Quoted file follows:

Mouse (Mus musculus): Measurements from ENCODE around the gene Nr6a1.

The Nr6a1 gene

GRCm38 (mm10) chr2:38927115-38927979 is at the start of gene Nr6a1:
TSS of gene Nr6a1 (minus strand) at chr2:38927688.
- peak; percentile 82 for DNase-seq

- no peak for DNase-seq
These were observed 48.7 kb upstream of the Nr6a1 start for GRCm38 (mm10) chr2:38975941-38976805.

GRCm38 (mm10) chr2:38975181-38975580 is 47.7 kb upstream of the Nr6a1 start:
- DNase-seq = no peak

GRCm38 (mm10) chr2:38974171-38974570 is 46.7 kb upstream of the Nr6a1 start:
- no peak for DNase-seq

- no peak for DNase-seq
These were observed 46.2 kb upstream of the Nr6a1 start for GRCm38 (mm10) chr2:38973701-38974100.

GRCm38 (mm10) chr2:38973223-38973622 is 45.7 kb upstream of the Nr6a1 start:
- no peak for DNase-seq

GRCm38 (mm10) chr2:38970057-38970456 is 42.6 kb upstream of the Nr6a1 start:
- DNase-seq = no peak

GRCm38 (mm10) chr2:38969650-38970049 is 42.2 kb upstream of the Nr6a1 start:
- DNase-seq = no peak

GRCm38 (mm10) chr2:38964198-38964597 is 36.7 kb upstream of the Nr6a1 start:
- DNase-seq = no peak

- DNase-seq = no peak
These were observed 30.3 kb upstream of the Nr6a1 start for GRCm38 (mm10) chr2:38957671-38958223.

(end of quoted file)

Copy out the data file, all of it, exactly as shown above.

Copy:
Mouse (Mus musculus): Measurements from ENCODE around the gene Nr6a1.

The Nr6a1 gene

GRCm38 (mm10) chr2:38927115-38927979 is at the start of gene Nr6a1:
TSS of gene Nr6a1 (minus strand) at chr2:38927688.
- peak; percentile 82 for DNase-seq

- no peak for DNase-seq
These were observed 48.7 kb upstream of the Nr6a1 start for GRCm38 (mm10) chr2:38975941-38976805.

GRCm38 (mm10) chr2:38975181-38975580 is 47.7 kb upstream of the Nr6a1 start:
- DNase-seq = no peak

GRCm38 (mm10) chr2:38974171-38974570 is 46.7 kb upstream of the Nr6a1 start:
- no peak for DNase-seq

- no peak for DNase-seq
These were observed 46.2 kb upstream of the Nr6a1 start for GRCm38 (mm10) chr2:38973701-38974100.

GRCm38 (mm10) chr2:38973223-38973622 is 45.7 kb upstream of the Nr6a1 start:
- no peak for DNase-seq

GRCm38 (mm10) chr2:38970057-38970456 is 42.6 kb upstream of the Nr6a1 start:
- DNase-seq = no peak

GRCm38 (mm10) chr2:38969650-38970049 is 42.2 kb upstream of the Nr6a1 start:
- DNase-seq = no peak

GRCm38 (mm10) chr2:38964198-38964597 is 36.7 kb upstream of the Nr6a1 start:
- DNase-seq = no peak

- DNase-seq = no peak
These were observed 30.3 kb upstream of the Nr6a1 start for GRCm38 (mm10) chr2:38957671-38958223.